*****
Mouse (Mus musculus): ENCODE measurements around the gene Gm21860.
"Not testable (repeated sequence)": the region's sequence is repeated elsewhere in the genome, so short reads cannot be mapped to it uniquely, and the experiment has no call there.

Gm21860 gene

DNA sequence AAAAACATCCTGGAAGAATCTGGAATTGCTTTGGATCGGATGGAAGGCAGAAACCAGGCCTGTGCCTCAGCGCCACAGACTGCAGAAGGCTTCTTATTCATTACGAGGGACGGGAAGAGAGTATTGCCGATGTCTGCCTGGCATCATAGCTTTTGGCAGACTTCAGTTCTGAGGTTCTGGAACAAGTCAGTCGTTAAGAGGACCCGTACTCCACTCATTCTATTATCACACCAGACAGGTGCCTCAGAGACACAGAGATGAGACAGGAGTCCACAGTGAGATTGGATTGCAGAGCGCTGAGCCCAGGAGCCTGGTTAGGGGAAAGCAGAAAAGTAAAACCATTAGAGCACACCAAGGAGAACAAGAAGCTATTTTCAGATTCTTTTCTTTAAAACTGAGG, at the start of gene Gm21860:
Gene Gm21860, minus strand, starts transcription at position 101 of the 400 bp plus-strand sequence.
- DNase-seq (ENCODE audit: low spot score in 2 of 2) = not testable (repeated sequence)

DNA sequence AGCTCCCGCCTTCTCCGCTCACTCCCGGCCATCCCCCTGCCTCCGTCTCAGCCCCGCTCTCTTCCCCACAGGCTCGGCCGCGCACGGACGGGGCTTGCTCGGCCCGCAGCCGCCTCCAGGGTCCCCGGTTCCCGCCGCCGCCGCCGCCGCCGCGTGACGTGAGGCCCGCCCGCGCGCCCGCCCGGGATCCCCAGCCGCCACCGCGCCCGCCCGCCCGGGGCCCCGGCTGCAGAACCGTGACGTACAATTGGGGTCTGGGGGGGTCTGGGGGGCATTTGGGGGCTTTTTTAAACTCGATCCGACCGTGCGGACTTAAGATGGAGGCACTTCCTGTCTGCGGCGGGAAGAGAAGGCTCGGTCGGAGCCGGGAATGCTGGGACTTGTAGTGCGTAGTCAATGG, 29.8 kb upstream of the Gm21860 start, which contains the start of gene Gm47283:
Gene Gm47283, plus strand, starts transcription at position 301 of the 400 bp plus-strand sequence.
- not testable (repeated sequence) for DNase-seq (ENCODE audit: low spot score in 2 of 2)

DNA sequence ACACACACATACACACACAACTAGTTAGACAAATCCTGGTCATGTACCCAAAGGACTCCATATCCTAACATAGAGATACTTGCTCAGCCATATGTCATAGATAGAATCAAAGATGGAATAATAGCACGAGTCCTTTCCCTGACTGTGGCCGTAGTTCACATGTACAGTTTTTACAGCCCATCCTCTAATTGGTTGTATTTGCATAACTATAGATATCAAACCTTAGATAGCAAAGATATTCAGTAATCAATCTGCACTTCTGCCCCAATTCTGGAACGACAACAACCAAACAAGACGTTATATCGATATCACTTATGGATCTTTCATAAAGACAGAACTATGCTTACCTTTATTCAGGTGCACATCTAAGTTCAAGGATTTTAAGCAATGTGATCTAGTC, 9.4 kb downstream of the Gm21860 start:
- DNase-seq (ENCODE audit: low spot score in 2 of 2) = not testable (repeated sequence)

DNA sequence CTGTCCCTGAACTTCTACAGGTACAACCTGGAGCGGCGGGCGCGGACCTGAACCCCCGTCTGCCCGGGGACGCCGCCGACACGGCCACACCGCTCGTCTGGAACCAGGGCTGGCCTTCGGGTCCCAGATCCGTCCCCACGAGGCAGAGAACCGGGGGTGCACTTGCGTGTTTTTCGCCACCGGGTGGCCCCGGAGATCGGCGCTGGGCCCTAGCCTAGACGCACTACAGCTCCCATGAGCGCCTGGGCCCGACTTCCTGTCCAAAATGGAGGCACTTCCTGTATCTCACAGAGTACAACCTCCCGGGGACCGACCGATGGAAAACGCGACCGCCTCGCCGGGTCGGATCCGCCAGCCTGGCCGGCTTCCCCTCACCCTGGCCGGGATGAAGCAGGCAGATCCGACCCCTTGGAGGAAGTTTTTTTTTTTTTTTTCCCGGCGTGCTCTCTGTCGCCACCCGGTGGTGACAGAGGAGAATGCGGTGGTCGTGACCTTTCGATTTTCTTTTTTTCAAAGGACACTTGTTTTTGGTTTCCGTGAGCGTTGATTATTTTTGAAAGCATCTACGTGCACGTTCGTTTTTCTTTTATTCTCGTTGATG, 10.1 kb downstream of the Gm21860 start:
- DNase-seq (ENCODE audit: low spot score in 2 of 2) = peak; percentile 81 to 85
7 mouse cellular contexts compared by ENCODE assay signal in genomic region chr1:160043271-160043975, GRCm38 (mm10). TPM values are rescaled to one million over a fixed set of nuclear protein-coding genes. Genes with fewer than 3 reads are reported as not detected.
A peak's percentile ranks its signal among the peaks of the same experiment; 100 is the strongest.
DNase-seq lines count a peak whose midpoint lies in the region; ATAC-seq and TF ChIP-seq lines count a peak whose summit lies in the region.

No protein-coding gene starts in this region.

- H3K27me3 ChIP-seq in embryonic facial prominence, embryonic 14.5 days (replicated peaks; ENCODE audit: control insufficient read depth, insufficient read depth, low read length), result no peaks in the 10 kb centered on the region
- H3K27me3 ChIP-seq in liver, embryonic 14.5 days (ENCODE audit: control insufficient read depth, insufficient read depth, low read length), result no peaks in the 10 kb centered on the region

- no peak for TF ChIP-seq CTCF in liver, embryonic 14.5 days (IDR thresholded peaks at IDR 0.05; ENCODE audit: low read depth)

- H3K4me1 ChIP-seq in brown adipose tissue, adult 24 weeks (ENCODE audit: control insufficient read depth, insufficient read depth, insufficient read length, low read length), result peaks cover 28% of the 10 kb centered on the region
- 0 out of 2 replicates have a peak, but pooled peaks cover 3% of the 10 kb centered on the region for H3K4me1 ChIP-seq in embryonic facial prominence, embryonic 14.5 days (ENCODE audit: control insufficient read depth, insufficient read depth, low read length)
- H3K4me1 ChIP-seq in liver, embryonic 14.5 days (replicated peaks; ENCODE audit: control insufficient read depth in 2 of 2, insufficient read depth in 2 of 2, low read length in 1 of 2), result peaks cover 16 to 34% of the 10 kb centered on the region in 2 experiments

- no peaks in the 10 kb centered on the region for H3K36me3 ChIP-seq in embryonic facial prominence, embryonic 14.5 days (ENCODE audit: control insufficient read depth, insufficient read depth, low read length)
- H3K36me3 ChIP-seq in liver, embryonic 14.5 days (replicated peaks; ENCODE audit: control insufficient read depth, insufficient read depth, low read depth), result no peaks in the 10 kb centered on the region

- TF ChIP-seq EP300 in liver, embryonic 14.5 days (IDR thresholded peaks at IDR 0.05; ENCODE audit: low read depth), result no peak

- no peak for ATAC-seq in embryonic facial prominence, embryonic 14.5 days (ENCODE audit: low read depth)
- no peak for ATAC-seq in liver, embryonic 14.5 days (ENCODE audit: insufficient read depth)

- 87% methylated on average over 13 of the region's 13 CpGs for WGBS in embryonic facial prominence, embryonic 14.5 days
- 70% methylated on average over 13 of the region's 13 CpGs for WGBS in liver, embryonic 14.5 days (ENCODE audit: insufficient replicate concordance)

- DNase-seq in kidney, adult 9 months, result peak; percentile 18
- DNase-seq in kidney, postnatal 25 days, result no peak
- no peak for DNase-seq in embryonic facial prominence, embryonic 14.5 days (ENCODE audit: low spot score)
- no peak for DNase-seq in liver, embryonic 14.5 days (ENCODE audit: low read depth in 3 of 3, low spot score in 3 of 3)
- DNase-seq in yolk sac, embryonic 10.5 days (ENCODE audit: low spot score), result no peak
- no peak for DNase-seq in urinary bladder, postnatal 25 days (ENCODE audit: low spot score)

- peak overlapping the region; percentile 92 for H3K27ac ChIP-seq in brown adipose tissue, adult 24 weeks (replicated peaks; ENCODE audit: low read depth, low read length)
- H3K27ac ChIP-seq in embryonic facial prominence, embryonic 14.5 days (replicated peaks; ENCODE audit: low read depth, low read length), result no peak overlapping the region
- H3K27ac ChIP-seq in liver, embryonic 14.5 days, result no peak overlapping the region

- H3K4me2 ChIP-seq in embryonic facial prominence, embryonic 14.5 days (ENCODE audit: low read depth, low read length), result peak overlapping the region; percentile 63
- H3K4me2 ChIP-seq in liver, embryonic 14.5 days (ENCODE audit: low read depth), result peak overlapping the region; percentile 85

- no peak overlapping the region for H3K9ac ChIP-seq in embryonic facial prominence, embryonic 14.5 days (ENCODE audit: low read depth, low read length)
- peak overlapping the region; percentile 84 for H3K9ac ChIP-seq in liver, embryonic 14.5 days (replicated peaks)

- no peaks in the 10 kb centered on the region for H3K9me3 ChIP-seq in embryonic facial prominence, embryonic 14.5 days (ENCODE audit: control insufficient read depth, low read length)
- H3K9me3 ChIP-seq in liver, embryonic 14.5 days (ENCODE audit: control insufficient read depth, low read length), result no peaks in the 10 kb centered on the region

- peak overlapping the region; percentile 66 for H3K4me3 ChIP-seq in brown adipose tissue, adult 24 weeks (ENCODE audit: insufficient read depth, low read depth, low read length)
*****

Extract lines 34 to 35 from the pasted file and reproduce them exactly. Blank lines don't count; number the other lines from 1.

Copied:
- no peak for DNase-seq in liver, embryonic 14.5 days (ENCODE audit: low read depth in 3 of 3, low spot score in 3 of 3)
- DNase-seq in yolk sac, embryonic 10.5 days (ENCODE audit: low spot score), result no peak